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Key Signage for the Warehouse

By: Brian McFadden, Contributor

As facilities change, it is imperative to communicate that change to affected workers through signage. Image courtesy of
Graphic Products.

Many warehouses and distribution centers have changed dramatically over the last few years, and customer activity and buying patterns are continuing to shift. Ecommerce is continuing to soar, driving even higher demand for warehousing space. Expansion and reorganization will be critical for many facilities to keep up. But as facilities change, communicating that change to affected workers can be a challenge. Visual signals like signs, labels and lines offer effective solutions for these needs, especially in three key areas: hazard warnings, location identification and traffic management.

Provide Warnings for Hazards

As long as there are humans in a workplace, keeping those humans safe will be a high priority for effective management. One of the key steps to protect workers is to warn them about situations that could cause harm—that is, posting safety signs.

OSHA has a variety of rules for safety-related signage. Many of these requirements apply to specialized equipment or unusual circumstances, but there are also general rules that apply to nearly all workplaces. These general rules, found in 29 CFR §1910.145, include some basic points that have been developed further in an industry standard called ANSI/NEMA Z535.

The Z535 standard uses a series of boldly colored headers and memorable signal words, typically at the top of a sign, to help workers quickly recognize what kind of message they’re seeing:

  • Yellow, with the word “CAUTION,” for minor or moderate hazards
  • Orange, with the word “WARNING,” for more serious hazards
  • Red, with the word “DANGER,” for the most severe hazards

Where a worker could be hurt by something in your workplace, appropriate protections will often include one of these signs.

Identify Aisles and Racks

A more general kind of signage can simply involve labeling each rack, shelf or aisleway in a storage area. This may seem like an obvious point, and most working warehouses use some identification system already. But it’s worth investigating whether the existing signs or markings are really doing their job.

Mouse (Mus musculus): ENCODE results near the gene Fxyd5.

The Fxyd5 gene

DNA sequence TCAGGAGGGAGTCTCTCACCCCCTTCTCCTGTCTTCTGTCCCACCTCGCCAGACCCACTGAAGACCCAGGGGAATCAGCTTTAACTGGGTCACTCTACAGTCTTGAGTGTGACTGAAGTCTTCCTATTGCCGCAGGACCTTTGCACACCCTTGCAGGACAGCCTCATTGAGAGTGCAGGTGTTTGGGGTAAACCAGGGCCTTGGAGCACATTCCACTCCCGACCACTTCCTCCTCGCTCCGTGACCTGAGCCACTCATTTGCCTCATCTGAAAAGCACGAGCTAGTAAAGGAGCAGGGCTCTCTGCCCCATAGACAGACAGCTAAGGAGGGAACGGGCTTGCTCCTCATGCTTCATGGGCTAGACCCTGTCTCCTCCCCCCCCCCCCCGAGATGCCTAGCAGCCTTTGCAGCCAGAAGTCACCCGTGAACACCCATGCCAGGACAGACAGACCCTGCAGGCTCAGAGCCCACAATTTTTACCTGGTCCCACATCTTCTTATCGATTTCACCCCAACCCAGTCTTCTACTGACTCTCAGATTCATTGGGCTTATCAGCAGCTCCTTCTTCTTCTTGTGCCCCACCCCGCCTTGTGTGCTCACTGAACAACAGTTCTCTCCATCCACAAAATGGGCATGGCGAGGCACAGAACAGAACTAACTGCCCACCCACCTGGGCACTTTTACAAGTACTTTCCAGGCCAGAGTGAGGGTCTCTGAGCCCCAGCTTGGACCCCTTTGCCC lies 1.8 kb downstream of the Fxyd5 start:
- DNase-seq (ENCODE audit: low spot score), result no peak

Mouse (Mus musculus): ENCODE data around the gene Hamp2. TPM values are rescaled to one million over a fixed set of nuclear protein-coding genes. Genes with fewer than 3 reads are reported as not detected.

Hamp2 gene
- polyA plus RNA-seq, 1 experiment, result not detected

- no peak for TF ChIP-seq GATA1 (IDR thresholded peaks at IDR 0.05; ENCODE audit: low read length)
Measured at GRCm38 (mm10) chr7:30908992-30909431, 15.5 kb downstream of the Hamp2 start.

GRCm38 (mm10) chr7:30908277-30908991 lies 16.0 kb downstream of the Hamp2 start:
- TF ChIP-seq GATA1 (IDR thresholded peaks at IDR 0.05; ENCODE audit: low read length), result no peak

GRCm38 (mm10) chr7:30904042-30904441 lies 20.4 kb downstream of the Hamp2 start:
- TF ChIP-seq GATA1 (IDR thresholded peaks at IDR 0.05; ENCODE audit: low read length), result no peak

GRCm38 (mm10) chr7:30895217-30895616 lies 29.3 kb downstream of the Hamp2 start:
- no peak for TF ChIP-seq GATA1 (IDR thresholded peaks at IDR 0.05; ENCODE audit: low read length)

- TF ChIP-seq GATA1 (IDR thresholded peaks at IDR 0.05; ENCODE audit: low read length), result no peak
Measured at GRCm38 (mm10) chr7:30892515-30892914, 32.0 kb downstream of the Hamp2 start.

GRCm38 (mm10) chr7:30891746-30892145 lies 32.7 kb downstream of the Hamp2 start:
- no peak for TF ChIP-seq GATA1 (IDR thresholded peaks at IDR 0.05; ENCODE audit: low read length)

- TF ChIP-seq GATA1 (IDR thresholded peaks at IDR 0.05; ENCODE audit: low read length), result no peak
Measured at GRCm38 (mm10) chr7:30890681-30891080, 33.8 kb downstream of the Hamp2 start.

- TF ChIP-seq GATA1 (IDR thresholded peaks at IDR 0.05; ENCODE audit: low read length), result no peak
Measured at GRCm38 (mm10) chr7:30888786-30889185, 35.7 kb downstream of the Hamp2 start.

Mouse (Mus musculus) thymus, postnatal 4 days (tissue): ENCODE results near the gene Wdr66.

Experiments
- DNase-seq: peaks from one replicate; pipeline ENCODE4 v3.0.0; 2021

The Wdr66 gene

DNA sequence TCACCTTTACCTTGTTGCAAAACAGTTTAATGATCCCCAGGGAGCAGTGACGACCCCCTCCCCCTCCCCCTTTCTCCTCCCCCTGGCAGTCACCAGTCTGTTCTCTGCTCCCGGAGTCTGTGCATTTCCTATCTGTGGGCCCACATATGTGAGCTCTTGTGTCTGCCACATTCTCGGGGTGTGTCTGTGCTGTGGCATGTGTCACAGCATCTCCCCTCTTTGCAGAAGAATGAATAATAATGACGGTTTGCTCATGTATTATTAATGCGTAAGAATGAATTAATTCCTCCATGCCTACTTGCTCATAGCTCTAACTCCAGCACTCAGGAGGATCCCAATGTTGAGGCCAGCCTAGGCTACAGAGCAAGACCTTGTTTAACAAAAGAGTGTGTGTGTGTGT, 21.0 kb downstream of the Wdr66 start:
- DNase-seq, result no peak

Can these signs be seen and read easily from a worker’s normal approach? Does one sign block another from view? If workers need to back up to find the sign for the aisle they need, will that movement put them in the way of other traffic?

If your workplace has been reorganized recently, some of the existing signs may no longer be accurate or helpful. In many cases, reorganization may be a continuous process, with products, storage areas and work processes being shifted around on a daily basis. Having an on-site label printer will simplify the process of creating new signs or labels when they are needed, and the right choice of signage materials can even simplify these changes. For example, printed labels with dry-erase portions allow for a combination of permanent identification with temporary details, and magnetic signs can simply be moved from one rack to another.

Direct the Flow of Traffic

Smooth traffic flow reduces the time and effort spent on moving materials, improving delivery rates and maximizing throughput. Image courtesy of Graphic Products.

While major reorganizations deserve careful planning, so do the ordinary movements that take place as part of normal work. Whether that traffic consists of workers on foot, forklifts carrying heavy loads or automated equipment moving through a facility, movement represents a major part of a workplace’s productivity—and a major factor in waste and loss.

Smooth traffic flow reduces the time and effort spent on moving materials, improving delivery rates and maximizing throughput. Traffic problems, in turn, cause delays. More serious issues can result in collisions, causing damage to products or equipment, and even leading to injuries or death among workers.

According to the National Safety Council, forklift accidents accounted for 79 workplace fatalities and over 8,000 nonfatal injuries involving days away from work in 2019. Forklift safety is consistently among OSHA’s top ten frequent citations.

As with other issues in the warehouse, good communication can help solve these problems. Consider where people and forklifts need to go, and how they will get from one place to another. Where paths cross or overlap, what is the best way to ensure safety? Communicate that approach with visual signals. Often, effective markings can imitate the system used for street traffic: yellow lines can separate lanes that go in different directions, while a white line that crosses a path can indicate where to stop.

As you make the decisions that will keep your facility running smoothly, get feedback from the people at ground level. Consider the different perspectives that foot traffic and forklift operators will have, for example, and see if your other workers have insights that you may have missed. In the constant search for competitive advantages, don’t overlook your company’s best resources. WMHS

Brian McFadden is a Compliance Specialist with Graphic Products, which improves operational efficiencies and breaks down communication barriers by providing tools and resources that transform ideas into clear messages. For information about Graphic Products’ safety signs, floor tape, pipe markers and printers visit

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